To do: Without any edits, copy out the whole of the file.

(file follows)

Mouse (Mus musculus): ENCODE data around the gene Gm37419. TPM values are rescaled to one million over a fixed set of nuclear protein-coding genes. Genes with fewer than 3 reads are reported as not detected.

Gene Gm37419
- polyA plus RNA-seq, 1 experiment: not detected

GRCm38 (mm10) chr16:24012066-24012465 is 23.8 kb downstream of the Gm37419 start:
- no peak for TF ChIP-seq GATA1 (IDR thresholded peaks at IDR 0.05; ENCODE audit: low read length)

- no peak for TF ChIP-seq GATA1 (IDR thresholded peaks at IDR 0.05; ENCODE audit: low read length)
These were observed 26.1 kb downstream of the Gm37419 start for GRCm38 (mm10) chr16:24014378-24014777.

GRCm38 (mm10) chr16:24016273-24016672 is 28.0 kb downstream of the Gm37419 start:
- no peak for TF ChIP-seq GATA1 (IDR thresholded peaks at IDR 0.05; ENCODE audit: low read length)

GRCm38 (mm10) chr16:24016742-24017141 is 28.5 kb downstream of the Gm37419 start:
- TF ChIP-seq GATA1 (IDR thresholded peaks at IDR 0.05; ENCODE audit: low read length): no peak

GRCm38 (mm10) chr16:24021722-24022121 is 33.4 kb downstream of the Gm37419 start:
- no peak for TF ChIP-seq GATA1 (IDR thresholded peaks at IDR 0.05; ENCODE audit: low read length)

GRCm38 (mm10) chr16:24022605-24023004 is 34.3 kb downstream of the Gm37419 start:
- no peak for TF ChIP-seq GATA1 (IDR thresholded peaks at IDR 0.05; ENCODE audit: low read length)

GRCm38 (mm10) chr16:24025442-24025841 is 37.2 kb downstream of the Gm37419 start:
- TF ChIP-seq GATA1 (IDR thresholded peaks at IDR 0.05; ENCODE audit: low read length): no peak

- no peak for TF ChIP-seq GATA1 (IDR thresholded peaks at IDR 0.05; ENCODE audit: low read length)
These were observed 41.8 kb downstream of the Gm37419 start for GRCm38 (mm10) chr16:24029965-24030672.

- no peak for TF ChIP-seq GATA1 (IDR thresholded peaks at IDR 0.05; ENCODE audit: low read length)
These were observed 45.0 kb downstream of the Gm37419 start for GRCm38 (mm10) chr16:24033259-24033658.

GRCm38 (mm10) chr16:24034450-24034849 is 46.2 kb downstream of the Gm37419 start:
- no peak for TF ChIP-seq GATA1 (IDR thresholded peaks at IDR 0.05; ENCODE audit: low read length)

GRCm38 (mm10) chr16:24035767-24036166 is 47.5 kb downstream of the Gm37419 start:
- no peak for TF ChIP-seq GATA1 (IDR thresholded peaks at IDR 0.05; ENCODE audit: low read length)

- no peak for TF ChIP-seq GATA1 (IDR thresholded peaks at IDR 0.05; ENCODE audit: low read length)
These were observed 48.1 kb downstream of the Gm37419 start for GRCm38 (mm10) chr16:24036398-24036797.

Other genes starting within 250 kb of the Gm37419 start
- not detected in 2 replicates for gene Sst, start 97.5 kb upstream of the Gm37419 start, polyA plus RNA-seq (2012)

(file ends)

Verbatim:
Mouse (Mus musculus): ENCODE data around the gene Gm37419. TPM values are rescaled to one million over a fixed set of nuclear protein-coding genes. Genes with fewer than 3 reads are reported as not detected.

Gene Gm37419
- polyA plus RNA-seq, 1 experiment: not detected

GRCm38 (mm10) chr16:24012066-24012465 is 23.8 kb downstream of the Gm37419 start:
- no peak for TF ChIP-seq GATA1 (IDR thresholded peaks at IDR 0.05; ENCODE audit: low read length)

- no peak for TF ChIP-seq GATA1 (IDR thresholded peaks at IDR 0.05; ENCODE audit: low read length)
These were observed 26.1 kb downstream of the Gm37419 start for GRCm38 (mm10) chr16:24014378-24014777.

GRCm38 (mm10) chr16:24016273-24016672 is 28.0 kb downstream of the Gm37419 start:
- no peak for TF ChIP-seq GATA1 (IDR thresholded peaks at IDR 0.05; ENCODE audit: low read length)

GRCm38 (mm10) chr16:24016742-24017141 is 28.5 kb downstream of the Gm37419 start:
- TF ChIP-seq GATA1 (IDR thresholded peaks at IDR 0.05; ENCODE audit: low read length): no peak

GRCm38 (mm10) chr16:24021722-24022121 is 33.4 kb downstream of the Gm37419 start:
- no peak for TF ChIP-seq GATA1 (IDR thresholded peaks at IDR 0.05; ENCODE audit: low read length)

GRCm38 (mm10) chr16:24022605-24023004 is 34.3 kb downstream of the Gm37419 start:
- no peak for TF ChIP-seq GATA1 (IDR thresholded peaks at IDR 0.05; ENCODE audit: low read length)

GRCm38 (mm10) chr16:24025442-24025841 is 37.2 kb downstream of the Gm37419 start:
- TF ChIP-seq GATA1 (IDR thresholded peaks at IDR 0.05; ENCODE audit: low read length): no peak

- no peak for TF ChIP-seq GATA1 (IDR thresholded peaks at IDR 0.05; ENCODE audit: low read length)
These were observed 41.8 kb downstream of the Gm37419 start for GRCm38 (mm10) chr16:24029965-24030672.

- no peak for TF ChIP-seq GATA1 (IDR thresholded peaks at IDR 0.05; ENCODE audit: low read length)
These were observed 45.0 kb downstream of the Gm37419 start for GRCm38 (mm10) chr16:24033259-24033658.

GRCm38 (mm10) chr16:24034450-24034849 is 46.2 kb downstream of the Gm37419 start:
- no peak for TF ChIP-seq GATA1 (IDR thresholded peaks at IDR 0.05; ENCODE audit: low read length)

GRCm38 (mm10) chr16:24035767-24036166 is 47.5 kb downstream of the Gm37419 start:
- no peak for TF ChIP-seq GATA1 (IDR thresholded peaks at IDR 0.05; ENCODE audit: low read length)

- no peak for TF ChIP-seq GATA1 (IDR thresholded peaks at IDR 0.05; ENCODE audit: low read length)
These were observed 48.1 kb downstream of the Gm37419 start for GRCm38 (mm10) chr16:24036398-24036797.

Other genes starting within 250 kb of the Gm37419 start
- not detected in 2 replicates for gene Sst, start 97.5 kb upstream of the Gm37419 start, polyA plus RNA-seq (2012)